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America is quite the contradiction. For a country that claims to be freedom it doesn’t allow for me, my parents, my friends, or anyone else in my tribe to be anything but like them. They want us to be American. They wanted the us to cut our hair, change or clothes, and change our culture. They wanted us to look as close to a white person as we could. But I knew, they knew , we all knew that was next to impossible. With our brown skin we could never be like the white man. Who is they you might ask? They is the government or whoever forced us to go to these indian schools. Men with guns would show up on the reservations and take children away from their mothers and fathers. They came for my neighbors yesterday and I knew they were going to come for me next. And so the next day they came.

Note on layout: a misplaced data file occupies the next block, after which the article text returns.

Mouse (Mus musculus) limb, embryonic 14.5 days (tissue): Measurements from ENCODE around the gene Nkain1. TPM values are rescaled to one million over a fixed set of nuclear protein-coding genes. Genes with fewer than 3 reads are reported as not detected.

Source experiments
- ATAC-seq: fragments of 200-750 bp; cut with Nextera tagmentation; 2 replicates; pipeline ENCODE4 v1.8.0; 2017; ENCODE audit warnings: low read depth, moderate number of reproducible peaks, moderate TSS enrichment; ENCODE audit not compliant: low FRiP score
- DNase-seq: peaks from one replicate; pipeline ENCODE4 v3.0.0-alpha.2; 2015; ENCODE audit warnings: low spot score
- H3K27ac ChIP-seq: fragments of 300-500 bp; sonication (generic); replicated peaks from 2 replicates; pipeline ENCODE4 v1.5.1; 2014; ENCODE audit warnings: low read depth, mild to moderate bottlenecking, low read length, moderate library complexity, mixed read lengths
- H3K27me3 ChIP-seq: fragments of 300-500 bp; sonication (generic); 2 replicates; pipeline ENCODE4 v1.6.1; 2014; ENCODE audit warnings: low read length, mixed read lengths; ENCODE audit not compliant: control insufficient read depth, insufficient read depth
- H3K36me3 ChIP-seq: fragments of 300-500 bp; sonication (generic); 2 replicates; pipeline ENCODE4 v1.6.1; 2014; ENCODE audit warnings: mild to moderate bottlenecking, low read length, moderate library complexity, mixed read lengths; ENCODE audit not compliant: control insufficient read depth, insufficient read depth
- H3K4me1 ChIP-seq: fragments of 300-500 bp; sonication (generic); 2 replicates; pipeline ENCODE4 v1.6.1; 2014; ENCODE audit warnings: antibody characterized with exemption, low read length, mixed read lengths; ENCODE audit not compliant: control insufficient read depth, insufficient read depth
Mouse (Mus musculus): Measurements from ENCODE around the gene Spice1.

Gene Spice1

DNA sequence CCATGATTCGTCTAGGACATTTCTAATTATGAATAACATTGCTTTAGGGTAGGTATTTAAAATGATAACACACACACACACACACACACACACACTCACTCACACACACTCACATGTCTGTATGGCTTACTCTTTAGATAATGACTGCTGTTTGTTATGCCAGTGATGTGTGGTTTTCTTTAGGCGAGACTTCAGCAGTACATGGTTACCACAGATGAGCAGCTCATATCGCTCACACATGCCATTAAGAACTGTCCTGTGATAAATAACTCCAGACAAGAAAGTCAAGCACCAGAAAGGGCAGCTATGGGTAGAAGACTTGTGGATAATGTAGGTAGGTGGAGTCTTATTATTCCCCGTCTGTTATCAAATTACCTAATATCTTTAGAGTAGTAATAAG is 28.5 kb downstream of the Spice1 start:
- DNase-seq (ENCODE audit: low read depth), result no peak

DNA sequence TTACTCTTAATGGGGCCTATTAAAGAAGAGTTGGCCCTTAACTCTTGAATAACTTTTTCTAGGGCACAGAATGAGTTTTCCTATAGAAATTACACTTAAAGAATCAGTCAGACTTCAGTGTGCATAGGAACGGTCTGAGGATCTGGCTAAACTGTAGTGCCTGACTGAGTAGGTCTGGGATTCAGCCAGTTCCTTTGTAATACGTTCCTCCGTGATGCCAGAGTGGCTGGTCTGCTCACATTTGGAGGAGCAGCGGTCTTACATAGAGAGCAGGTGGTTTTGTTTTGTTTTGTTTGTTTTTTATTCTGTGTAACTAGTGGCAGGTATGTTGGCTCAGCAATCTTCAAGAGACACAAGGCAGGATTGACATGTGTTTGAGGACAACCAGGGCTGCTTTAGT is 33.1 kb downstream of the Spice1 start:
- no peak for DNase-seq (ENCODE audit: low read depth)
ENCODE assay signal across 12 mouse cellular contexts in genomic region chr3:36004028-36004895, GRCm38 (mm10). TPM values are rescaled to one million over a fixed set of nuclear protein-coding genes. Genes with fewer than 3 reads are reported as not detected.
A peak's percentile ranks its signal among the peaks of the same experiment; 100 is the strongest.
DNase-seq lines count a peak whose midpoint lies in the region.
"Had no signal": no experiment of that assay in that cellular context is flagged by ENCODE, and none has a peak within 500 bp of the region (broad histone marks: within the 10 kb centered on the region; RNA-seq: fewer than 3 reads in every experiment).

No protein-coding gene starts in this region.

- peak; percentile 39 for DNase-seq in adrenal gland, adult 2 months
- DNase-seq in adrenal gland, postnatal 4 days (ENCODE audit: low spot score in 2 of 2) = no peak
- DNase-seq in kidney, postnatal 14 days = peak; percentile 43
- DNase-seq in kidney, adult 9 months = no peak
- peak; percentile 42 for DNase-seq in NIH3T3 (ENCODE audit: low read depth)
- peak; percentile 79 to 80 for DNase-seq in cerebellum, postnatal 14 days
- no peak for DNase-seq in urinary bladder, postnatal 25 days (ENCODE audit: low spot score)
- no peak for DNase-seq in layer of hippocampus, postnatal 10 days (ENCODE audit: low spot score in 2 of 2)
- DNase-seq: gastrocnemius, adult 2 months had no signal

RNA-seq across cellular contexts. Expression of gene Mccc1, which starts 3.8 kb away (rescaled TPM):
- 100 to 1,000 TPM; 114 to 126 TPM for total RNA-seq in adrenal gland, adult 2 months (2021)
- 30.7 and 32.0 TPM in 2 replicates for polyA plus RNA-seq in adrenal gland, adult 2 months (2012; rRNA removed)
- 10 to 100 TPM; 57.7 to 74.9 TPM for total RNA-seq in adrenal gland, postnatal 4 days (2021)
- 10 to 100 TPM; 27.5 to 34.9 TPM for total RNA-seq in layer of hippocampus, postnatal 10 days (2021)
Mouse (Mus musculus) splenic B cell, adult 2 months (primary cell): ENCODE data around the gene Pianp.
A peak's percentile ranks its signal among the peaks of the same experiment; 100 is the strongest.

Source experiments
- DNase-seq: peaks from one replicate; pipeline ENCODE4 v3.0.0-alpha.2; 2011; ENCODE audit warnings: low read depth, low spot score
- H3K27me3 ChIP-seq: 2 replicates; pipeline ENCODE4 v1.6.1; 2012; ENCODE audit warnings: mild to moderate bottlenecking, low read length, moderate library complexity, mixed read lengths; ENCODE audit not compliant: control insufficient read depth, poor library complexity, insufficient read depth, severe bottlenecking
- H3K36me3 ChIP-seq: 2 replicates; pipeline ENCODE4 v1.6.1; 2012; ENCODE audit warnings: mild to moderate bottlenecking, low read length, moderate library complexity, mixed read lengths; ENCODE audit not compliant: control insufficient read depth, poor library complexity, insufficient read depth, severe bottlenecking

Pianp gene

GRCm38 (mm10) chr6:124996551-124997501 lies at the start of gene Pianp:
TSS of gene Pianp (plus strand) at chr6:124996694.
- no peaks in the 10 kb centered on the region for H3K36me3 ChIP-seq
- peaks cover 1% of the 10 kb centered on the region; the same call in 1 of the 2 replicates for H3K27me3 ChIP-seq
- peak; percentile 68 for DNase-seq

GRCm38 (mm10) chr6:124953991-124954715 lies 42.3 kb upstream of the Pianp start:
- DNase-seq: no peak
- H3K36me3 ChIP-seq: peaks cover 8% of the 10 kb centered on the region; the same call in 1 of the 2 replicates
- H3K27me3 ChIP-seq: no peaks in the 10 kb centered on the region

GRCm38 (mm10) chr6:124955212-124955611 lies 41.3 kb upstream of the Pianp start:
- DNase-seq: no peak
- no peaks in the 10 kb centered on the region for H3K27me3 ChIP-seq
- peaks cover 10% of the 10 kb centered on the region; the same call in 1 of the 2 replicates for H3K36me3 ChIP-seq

My mother was cooking lunch when there was a loud, demanding knock on the door. She called for me, Embry to get the door. I knew as I walked towards that door that it was them. The large men with guns that were going to take me to the school. In all honesty I had already packed my bag to go. As I opened that door and saw those men tears wanted to fill my eyes and run down my face but I wanted to show them I wasn’t afraid. But sometimes I wonder if I really was trying to show those men I wasn’t afraid or if I was just  trying to show myself that I could be brave. I quickly told them I would go get my mother and then ran into the kitchen to go tell her the horrible news. My mother went to the door while I went to my room to say my last goodbye. Never again would I see this room. All I was going to be seeing for the next 5 to 6 years was gray walls and bland food. There I would lay, alone with my thoughts, waiting for someone to enter my room telling me it was time to go and say goodbye to everything I’ve ever known.